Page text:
The case of Harris & Dewell and Anor (2018) is interesting for us as family lawyers and those of you who work in financial services or have a role within a trust, be it as a beneficiary, trustee or appointor.
Determining whether a husband or wife’s interest in a trust will be considered by the Family Law Courts to constitute an asset or a financial resource has been litigated extensively in the past. Why? Because in each case the Court needs to determine whether the husband or the wife’s interest in the trust as a beneficiary goes beyond a mere expectation that he or she will be considered for distributions of income or assets by the trustee.
The case of Harris & Dewell and Anor (2018) considered a unit trust established by the husband’s father (“the father”) five years before the husband and the wife (“the parties”) began living together. The trust was known as the E Unit Trust (“EUT”). The father held all of the units in the EUT. The EUT was administered by a corporate trustee, of which the husband and the father were the shareholders and directors. The father held four shares and the husband held two shares in the corporate trustee, giving the father the control of the trustee. As a result, the husband held no beneficial interest in the EUT, but the trial judge found that the husband’s interest in the EUT was a financial resource. The EUT had a value of approximately $6,000,000 at the time of trial.
For those of you reading who are not familiar with trusts, or the roles within trusts – a very quick summary for you:
A trust deed is the document that establishes the trust and confirms who the beneficiaries of the trust are as well as the roles within the trust. The trustee is the person who has the power to administer the trust for the benefit of the beneficiaries, and the appointor (or principal as they may be described) has the power to remove and appoint trustees.
The Father held the power to remove the trustee and appoint any new or additional trustee at any time that he chose. As the sole unitholder, the father was also the sole beneficiary.
The wife’s lawyer argued that the husband’s interest in the EUT was more beneficial than just a financial resource and that it should be included as an asset in the ‘pool’ available for division between the parties. Although the father was the sole unit holder of the EUT, the wife argued that the husband had effective control of the trust. The wife relied upon the husband’s conduct in doing so, which included the husband acquiring real estate in the name of the corporate trustee using the husband’s own funds, the husband declaring that he owned units in the EUT in a loan application to the ANZ Bank, and the husband declaring in a statement of assets and liabilities in an application for finance that he owned real estate which was in fact owned by the EUT. The husband also intermingled his own funds with funds of the EUT, and used assets owned by the EUT as security for his own personal borrowings. Effectively, the husband treated the EUT as if it belonged to him.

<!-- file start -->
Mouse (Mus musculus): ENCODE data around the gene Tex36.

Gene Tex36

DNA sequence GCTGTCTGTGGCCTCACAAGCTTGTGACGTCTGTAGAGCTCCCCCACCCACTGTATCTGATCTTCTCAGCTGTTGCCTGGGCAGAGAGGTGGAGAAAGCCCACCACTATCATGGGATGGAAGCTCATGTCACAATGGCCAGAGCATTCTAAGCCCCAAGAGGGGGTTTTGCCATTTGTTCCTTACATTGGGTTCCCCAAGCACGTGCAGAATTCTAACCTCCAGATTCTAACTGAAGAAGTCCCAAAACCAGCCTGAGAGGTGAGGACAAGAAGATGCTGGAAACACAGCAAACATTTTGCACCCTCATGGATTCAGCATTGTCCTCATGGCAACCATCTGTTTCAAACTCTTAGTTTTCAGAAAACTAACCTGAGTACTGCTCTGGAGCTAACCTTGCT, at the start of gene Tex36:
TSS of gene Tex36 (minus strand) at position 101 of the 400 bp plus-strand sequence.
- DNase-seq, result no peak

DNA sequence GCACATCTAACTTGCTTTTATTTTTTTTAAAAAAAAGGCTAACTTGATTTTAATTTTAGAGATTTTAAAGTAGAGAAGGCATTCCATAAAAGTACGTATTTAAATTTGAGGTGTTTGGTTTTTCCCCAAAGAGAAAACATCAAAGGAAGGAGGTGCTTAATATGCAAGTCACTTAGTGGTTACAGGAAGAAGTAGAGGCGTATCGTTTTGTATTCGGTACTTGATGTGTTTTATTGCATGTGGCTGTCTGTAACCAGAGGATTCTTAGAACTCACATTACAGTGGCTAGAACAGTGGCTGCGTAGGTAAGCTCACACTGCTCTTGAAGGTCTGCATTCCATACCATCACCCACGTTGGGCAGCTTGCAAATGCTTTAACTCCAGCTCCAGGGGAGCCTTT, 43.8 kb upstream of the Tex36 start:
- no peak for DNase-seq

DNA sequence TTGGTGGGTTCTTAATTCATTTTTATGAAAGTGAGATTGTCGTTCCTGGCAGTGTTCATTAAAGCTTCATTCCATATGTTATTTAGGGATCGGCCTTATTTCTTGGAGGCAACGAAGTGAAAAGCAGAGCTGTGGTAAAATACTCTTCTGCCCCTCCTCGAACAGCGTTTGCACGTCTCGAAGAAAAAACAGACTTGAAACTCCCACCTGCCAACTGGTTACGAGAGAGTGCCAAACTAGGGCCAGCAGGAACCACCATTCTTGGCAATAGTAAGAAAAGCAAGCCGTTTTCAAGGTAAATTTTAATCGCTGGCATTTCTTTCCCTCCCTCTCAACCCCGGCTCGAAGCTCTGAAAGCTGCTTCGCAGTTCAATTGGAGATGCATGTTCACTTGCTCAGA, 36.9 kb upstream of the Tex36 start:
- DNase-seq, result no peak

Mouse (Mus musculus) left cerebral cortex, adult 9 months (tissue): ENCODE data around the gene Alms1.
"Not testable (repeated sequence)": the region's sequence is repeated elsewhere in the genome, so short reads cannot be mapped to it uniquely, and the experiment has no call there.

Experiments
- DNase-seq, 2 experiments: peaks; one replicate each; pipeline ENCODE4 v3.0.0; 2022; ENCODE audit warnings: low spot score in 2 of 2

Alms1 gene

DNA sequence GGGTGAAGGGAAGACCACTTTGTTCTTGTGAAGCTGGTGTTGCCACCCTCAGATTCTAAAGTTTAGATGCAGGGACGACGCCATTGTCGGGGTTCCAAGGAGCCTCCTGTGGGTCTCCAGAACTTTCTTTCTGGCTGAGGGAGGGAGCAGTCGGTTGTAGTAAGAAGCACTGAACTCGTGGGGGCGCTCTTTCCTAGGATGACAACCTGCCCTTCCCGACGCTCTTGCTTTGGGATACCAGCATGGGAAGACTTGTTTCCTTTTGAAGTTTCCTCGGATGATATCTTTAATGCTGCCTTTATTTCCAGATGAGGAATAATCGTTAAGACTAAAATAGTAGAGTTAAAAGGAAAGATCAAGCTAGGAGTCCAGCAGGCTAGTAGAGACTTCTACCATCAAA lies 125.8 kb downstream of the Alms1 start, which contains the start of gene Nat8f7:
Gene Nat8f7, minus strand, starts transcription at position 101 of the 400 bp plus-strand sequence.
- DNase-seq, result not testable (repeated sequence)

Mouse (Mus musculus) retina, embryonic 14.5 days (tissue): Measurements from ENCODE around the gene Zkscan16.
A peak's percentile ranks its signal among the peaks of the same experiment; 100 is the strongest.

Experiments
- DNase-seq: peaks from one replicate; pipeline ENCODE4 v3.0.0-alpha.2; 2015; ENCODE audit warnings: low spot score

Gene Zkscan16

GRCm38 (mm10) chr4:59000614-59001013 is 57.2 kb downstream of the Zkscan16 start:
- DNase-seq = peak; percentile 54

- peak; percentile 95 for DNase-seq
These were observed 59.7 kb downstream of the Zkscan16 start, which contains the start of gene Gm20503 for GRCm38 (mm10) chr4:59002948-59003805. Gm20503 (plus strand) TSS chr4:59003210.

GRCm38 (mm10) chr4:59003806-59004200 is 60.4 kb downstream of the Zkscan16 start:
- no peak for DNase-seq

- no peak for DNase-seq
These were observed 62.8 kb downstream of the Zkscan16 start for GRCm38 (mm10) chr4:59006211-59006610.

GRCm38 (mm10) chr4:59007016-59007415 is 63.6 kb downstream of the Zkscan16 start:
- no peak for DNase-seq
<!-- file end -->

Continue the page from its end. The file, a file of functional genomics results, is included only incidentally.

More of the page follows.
The wife cross-appealed the initial decision, arguing that the husband was the “puppet master” and effectively had sole control of the EUT which he treated as his “puppet”. In the alternative, the wife argued that the father held the units in the EUT on a constructive trust for the husband, and that the father should be prevented from denying the husband’s equitable interest in the EUT.
The husband’s lawyer argued that the father had given the husband “the run of the trust” and said that for the trust to be considered the husband’s property, the Court would have to find that the father was the husband’s “puppet” rather than the trust, given that the father held all of the units in the trust and therefore had sole power to appoint the trustee. Effectively, the husband would have had to exert a certain degree of control over his father’s decision making rather than going straight to the assets of the trust.
As the wife did not produce any evidence to reflect that the husband was the “puppet master” and the father his “puppet”, the Court was not prepared to find that the EUT was the husband’s asset and look beyond the trust structure. The Court effectively upheld the terms of the trust deed and treated the trust as a separate legal entity, protecting its independent existence and thereby protecting the father’s interest in the EUT, noting however that the husband would inherit all of the units in the EUT in the future.
The Full Court acknowledged that the husband had ‘the run of the trust’ and used the trust for his benefit. On that basis, the Full Court agreed with the trial judge that the EUT was a financial resource of the husband, but should not be included in the ‘pool’ of assets available for division.
So what considerations does this case bring up for those who hold a role in a trust, and the choice of trust structure for those considering establishing a trust? It may mean that unit trust structures become the preferred option over discretionary trusts, as an asset protection strategy. It also draws focus to the need for good governance of trusts – greater control by the trustee to ensure the trust is being administered correctly and the assets of the trust are being used correctly to avoid any potential doubt over the use or misuse of the trust. In this case, if the husband had not dealt with the assets of the trust in the way that he had, he and his father may have avoided a costly legal battle.
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Disclaimer: The content in this article provides general information however it does not substitute legal advice or opinion. Information is best used in conjunction with legal advice from an experienced member of our team.